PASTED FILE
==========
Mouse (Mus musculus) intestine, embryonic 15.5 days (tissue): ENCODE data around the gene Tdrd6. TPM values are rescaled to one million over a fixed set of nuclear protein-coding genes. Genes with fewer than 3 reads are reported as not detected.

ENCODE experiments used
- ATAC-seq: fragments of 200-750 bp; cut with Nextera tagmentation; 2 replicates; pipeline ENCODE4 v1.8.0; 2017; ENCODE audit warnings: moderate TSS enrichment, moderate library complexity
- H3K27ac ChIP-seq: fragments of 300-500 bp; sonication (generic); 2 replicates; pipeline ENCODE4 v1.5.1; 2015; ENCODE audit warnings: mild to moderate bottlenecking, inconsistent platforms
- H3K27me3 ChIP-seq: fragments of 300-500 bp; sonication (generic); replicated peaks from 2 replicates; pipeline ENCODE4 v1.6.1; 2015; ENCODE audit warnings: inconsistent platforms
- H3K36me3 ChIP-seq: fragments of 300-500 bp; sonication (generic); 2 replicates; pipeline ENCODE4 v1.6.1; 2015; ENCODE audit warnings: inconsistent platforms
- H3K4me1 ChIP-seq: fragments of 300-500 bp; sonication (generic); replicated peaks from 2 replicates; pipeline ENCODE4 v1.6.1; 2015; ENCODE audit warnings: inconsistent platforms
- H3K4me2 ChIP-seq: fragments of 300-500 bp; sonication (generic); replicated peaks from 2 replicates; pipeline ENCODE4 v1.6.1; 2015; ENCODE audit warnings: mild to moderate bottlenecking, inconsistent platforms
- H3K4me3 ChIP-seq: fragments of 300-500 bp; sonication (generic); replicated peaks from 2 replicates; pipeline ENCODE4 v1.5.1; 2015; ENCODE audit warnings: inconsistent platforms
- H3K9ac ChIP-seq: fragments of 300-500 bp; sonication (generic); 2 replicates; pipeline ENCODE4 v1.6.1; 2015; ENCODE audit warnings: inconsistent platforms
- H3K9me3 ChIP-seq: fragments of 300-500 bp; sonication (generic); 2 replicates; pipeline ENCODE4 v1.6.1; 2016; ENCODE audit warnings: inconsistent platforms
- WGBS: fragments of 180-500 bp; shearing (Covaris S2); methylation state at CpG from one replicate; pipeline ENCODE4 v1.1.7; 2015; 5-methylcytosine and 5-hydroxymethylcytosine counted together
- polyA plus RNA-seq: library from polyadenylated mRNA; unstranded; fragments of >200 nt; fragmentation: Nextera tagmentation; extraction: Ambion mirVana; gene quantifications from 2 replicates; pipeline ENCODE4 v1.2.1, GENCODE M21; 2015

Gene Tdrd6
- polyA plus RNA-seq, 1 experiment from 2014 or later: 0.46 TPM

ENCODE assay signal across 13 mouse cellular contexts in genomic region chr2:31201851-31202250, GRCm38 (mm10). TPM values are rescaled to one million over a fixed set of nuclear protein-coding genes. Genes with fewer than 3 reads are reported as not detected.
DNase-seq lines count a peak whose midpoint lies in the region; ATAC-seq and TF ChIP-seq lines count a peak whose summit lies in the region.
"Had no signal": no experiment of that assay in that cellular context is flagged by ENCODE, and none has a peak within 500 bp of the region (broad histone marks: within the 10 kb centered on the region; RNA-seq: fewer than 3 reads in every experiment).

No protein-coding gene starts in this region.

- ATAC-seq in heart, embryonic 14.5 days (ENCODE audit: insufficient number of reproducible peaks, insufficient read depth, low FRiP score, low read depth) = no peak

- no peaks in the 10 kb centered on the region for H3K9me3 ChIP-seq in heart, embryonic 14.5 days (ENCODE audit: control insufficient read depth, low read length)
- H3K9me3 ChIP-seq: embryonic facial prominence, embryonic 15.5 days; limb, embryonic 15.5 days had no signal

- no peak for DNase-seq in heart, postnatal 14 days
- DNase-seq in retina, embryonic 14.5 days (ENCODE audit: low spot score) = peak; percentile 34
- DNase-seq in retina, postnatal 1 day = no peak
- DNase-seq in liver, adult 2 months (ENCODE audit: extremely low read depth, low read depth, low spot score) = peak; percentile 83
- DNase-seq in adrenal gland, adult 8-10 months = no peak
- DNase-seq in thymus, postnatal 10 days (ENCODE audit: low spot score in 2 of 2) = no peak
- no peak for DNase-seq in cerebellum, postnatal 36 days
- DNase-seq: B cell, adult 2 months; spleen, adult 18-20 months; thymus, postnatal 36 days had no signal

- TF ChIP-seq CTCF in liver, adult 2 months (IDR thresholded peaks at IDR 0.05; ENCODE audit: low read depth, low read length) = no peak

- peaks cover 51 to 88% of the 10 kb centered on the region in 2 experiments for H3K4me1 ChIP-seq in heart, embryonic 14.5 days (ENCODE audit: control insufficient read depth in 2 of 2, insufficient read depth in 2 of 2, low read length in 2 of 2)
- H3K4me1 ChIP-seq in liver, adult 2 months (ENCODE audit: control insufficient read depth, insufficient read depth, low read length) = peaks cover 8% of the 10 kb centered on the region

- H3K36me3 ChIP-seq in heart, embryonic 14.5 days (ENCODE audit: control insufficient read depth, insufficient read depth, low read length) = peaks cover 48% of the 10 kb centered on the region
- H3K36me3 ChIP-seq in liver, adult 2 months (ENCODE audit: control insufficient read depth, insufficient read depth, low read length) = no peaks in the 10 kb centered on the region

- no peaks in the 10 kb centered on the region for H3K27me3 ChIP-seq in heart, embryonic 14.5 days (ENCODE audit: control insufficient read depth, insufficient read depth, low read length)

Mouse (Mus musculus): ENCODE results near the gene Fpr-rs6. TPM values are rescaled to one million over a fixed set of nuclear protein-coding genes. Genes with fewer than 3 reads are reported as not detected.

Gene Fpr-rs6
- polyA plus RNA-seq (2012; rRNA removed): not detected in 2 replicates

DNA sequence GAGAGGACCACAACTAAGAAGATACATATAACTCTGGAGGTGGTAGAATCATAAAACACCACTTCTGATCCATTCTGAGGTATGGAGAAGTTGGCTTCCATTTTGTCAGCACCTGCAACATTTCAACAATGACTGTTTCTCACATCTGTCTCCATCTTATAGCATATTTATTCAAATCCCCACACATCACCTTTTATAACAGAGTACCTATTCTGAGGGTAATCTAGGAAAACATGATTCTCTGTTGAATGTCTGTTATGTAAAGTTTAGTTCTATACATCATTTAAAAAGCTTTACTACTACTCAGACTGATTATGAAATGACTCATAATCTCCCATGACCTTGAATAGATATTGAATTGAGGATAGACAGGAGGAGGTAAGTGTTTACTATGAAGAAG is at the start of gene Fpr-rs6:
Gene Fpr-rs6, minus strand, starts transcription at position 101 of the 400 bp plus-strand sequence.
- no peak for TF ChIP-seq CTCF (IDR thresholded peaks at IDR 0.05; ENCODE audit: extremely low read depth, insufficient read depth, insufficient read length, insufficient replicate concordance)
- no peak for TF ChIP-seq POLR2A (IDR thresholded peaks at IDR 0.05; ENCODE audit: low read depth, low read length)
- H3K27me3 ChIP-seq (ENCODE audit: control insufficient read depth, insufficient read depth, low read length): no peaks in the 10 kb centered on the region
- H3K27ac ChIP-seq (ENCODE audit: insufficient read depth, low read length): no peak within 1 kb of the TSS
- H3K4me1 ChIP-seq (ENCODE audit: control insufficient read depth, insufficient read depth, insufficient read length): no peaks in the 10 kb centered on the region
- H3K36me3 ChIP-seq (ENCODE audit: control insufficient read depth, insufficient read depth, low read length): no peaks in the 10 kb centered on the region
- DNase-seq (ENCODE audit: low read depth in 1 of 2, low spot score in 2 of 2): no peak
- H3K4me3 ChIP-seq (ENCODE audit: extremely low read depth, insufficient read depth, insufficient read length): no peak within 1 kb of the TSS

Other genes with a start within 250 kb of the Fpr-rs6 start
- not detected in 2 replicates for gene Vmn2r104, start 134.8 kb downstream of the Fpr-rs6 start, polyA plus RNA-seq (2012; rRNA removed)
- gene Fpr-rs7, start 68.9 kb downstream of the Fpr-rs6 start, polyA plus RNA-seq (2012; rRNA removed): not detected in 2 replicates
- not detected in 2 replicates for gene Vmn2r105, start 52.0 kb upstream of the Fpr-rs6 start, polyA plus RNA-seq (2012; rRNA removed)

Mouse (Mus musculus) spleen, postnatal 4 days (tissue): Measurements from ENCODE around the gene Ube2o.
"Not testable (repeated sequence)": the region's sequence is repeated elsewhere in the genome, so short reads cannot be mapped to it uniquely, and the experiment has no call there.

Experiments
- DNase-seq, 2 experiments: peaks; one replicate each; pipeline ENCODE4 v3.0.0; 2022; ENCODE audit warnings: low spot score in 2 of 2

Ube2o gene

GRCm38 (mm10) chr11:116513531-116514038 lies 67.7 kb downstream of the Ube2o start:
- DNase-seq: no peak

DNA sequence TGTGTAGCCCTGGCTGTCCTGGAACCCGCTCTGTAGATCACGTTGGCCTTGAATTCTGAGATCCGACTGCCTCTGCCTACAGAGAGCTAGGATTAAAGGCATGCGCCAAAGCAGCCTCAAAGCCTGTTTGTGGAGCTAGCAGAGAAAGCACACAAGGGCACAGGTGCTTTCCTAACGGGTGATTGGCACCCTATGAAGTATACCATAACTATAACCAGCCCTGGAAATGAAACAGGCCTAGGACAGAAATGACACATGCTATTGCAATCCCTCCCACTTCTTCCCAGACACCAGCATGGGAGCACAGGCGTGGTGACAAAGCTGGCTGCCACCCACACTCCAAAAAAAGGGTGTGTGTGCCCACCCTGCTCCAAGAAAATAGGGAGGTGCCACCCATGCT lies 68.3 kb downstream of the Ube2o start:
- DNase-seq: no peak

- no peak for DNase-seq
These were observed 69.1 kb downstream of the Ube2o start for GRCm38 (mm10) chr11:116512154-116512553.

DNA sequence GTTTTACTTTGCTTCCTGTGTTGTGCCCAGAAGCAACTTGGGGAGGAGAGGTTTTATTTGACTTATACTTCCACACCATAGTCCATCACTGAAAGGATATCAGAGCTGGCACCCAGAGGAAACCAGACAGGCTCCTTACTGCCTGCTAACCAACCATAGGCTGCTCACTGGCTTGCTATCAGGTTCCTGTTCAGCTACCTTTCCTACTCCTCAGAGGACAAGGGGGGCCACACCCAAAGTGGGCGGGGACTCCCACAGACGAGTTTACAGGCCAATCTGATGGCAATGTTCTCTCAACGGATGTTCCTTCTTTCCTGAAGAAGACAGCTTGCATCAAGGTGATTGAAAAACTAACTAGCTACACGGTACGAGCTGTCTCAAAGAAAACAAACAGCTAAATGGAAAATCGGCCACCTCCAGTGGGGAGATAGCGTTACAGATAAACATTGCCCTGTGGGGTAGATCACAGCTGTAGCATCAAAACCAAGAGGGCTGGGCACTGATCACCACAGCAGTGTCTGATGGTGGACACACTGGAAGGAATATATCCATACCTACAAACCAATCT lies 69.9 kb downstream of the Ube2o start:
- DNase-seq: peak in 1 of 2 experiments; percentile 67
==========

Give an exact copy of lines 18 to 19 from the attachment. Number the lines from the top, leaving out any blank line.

"Had no signal": no experiment of that assay in that cellular context is flagged by ENCODE, and none has a peak within 500 bp of the region (broad histone marks: within the 10 kb centered on the region; RNA-seq: fewer than 3 reads in every experiment).

No protein-coding gene starts in this region.